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Unraveling the Mughal Era: Books on History


Q1. Is there any book on the Mughal Empire?


Mughal Empire: A History from Beginning to End (History of India) by Hourly History


For more than two hundred years, the Mughal Empire dominated the Indian subcontinent. Being the largest empire having a very strong economy at the time. The Mughal Empire developed new art and architecture and created some other things as iconic representations of India.


A relatively liberal, pluralist empire with a total population of over one hundred and fifty million. The very first Mughal emperor was a direct descendent of both Genghis Khan and Tamerlane. This is the complex, exciting story of the rapid rise and even more rapid collapse of the mighty, colorful, vibrant, and complex Mughal Empire.

Q2. What are the books that throw light on Mughal history?


Ain-i-Akbari:  written by Abu'l Fazl in the Persian language.


Akbarnama: commissioned by Akbar himself and written by Abu'l-Fazl ibn Mubarak in Persian.


Baburnama: The memoirs of ahīr-ud-Dīn Muhammad Bābur (1483–1530).


Baharistan-i-Ghaibi by Mirza Nathan, is a 17th-century chronicle on the history of Bengal, Cooch Behar, Assam, and Bihar under the reign of the Mughal emperor Jahangir (1605-1627).


Empire of the Moghul by Alex Rutherford, covering the Moghul Empire in medieval India


India Conquered Britain's Raj and the Chaos of Empire is a 2016 book by Jon E. Wilson


The Last Mughal: The Fall of a Dynasty, Delhi 1857 is a 2006 historical book by William Dalrymple.

Q3. Who wrote Mughal history?


Sir Jadunath Sarkar was a prominent Indian historian especially of the Mughal dynasty. Sarkar chose Aurangzeb, the last major Mughal emperor, as the object of his life’s work. His first book, India of Aurangzeb, was published in 1901. His five-volume History of Aurangzib took 25 years to complete and was published in 1924. Sarkar devoted another 25 years to his four-volume Fall of the Mughal Empire, completed in 1950. Sarkar served as vice chancellor of the University of Calcutta (1926–28).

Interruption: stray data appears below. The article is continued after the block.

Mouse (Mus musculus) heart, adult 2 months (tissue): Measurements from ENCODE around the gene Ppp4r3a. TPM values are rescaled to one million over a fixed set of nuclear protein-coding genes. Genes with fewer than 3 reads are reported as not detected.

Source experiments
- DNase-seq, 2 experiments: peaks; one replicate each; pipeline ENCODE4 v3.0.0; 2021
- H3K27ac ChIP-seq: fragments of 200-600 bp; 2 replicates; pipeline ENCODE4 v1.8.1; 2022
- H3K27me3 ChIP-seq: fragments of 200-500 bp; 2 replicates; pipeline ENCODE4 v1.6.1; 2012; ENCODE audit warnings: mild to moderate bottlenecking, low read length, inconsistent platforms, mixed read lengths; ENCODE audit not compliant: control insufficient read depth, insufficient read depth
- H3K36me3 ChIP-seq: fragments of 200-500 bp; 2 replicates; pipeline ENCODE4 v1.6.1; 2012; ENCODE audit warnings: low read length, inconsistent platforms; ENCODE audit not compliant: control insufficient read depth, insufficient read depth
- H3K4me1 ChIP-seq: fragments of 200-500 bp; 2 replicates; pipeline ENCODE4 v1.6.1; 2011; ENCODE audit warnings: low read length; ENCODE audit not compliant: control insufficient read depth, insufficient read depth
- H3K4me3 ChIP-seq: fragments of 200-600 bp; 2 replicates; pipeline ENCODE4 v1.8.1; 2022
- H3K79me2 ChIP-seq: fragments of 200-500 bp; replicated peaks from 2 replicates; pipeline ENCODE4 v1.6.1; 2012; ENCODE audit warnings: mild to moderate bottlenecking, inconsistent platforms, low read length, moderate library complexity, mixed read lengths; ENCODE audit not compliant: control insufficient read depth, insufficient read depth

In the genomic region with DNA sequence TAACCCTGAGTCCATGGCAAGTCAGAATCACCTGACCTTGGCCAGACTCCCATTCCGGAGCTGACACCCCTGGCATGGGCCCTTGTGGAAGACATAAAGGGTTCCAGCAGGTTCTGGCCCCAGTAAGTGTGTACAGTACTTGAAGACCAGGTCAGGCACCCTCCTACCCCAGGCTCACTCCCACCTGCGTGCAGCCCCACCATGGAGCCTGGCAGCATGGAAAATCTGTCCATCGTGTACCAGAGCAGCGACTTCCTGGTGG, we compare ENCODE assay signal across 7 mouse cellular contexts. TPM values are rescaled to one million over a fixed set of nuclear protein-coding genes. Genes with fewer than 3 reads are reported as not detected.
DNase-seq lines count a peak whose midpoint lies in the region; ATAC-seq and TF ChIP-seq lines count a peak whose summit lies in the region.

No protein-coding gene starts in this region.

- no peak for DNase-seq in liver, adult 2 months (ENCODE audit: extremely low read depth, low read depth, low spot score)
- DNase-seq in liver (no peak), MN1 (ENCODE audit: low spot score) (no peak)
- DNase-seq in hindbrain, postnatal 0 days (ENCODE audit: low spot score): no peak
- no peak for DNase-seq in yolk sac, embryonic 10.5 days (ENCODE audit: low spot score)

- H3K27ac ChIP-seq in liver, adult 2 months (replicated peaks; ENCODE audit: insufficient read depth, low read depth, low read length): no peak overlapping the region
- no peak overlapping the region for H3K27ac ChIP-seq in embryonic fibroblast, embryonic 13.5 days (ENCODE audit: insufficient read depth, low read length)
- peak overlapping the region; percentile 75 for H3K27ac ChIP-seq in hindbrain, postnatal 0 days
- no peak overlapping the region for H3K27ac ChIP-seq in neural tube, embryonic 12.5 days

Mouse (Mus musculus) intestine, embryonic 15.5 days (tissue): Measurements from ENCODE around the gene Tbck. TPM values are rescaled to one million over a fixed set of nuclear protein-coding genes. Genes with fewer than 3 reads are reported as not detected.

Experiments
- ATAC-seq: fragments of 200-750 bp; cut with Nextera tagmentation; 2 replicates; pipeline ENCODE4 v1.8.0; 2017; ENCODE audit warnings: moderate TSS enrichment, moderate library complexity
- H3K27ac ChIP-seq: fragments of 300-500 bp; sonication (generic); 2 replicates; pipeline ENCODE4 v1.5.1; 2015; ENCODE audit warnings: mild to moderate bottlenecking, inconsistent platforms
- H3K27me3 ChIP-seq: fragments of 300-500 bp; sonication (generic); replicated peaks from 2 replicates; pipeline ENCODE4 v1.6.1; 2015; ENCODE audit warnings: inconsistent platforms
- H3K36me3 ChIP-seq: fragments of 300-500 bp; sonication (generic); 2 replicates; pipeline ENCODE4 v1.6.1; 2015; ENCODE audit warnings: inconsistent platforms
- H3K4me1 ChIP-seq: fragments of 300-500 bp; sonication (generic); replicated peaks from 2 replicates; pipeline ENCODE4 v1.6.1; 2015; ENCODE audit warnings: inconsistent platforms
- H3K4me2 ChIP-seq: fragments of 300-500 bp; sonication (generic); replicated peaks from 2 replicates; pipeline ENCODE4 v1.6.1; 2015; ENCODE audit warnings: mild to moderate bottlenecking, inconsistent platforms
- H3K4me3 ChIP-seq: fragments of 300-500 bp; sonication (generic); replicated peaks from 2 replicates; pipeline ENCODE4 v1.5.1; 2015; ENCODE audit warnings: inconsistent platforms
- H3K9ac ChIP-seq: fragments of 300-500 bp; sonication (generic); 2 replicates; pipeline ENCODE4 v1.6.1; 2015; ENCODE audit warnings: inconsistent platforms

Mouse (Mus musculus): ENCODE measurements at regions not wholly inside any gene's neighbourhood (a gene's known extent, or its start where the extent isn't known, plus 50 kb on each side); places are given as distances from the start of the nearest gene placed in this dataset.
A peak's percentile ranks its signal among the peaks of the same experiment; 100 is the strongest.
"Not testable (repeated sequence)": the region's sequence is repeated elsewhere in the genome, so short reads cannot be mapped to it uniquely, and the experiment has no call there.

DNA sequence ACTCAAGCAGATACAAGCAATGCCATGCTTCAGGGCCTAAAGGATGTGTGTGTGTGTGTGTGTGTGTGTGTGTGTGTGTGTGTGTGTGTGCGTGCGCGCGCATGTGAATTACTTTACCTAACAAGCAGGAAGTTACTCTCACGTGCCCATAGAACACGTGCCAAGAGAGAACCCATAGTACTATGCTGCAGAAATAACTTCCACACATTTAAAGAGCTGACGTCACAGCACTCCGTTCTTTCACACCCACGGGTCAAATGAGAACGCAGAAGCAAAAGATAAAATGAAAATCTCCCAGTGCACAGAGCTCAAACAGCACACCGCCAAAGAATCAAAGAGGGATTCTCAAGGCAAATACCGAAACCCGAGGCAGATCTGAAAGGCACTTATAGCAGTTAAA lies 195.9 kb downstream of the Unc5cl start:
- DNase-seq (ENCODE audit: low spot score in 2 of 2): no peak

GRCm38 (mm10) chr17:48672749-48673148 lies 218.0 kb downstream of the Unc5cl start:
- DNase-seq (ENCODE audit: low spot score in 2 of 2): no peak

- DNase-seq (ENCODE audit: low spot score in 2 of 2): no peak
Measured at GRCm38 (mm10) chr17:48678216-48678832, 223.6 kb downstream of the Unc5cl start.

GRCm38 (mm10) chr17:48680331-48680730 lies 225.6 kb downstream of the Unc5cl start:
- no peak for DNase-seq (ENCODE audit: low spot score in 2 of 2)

Abdul Fazl has written Akbarnama (history of Akbar) and Ain-i-Akbari (administration book).


Jahangir hastens his autobiography as Tuzuk-i-Jahangir. Mutamid khan has written a biography of Jahangir as Iqbalnamah-i-Jahangir.

Q4. What are the sources for the study of Mughal history?


Autobiographies and biographies of emperors, Official court histories or chronicles, histories written by the historians without the sponsorship of the rulers


Farmans and orders of Mughal emperors, provincial nobles, and other rulers, Letters exchanged by the emperors with nobles and other rulers, Inscriptions and coins, and Mughal painting and architecture.


Two important sources of information about the Mughals are Ain-i-Akbari and the monuments of Fatehpur Sikri. The Akbarnama, the official chronicle of the reign of Akbar, the third Mughal Emperor (r. 1556–1605), was commissioned by Akbar himself and written by his court historian and biographer, Abu'l-Fazl ibn Mubarak.